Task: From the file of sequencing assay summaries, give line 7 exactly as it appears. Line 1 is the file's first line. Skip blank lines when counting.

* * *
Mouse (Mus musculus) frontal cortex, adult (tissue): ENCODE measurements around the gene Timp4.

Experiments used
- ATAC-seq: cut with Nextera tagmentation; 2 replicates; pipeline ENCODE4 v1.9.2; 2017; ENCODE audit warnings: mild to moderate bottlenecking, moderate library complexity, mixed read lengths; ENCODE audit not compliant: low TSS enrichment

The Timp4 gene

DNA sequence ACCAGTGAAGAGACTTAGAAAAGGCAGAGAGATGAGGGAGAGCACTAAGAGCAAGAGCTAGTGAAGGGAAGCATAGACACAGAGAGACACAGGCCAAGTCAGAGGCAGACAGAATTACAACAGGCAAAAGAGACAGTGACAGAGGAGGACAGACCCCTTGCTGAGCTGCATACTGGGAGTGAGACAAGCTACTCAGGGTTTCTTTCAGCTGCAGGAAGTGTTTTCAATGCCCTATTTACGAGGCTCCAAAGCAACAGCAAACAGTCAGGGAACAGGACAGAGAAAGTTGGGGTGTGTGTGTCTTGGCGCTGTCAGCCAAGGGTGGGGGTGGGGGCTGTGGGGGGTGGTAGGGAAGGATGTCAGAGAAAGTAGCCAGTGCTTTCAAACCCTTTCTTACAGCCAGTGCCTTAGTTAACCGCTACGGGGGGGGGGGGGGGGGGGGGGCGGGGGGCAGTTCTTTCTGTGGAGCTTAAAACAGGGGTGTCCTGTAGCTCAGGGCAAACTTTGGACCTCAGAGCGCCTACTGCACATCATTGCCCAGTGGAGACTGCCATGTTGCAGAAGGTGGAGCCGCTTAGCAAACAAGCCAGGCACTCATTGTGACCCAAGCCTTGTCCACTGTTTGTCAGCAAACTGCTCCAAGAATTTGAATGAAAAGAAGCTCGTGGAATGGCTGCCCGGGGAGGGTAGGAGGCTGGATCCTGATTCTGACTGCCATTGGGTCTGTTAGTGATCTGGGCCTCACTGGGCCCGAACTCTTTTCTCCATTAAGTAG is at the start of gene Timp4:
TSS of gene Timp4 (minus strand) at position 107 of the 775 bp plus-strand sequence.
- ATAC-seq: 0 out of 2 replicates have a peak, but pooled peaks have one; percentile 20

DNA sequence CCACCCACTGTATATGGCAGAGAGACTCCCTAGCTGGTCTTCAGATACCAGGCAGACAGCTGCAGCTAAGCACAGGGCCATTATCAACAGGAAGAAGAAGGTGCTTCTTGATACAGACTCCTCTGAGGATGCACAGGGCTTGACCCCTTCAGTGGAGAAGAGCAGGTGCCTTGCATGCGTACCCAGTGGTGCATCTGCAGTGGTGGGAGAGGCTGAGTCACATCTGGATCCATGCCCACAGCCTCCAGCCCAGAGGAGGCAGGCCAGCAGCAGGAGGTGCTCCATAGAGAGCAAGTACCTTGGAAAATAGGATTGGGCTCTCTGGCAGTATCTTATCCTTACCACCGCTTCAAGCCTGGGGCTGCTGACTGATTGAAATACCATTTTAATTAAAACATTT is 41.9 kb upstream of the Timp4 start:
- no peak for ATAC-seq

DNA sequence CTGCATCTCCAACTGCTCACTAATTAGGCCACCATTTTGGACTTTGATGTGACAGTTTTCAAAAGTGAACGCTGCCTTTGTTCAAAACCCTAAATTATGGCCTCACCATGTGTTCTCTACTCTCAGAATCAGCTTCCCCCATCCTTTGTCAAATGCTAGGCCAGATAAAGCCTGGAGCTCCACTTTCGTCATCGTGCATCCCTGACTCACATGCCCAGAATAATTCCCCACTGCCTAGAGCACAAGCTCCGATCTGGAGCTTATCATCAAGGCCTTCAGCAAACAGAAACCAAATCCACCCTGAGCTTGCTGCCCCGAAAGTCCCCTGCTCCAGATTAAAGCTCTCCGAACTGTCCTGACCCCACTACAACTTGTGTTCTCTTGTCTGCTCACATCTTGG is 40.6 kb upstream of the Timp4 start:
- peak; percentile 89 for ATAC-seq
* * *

- ATAC-seq: 0 out of 2 replicates have a peak, but pooled peaks have one; percentile 20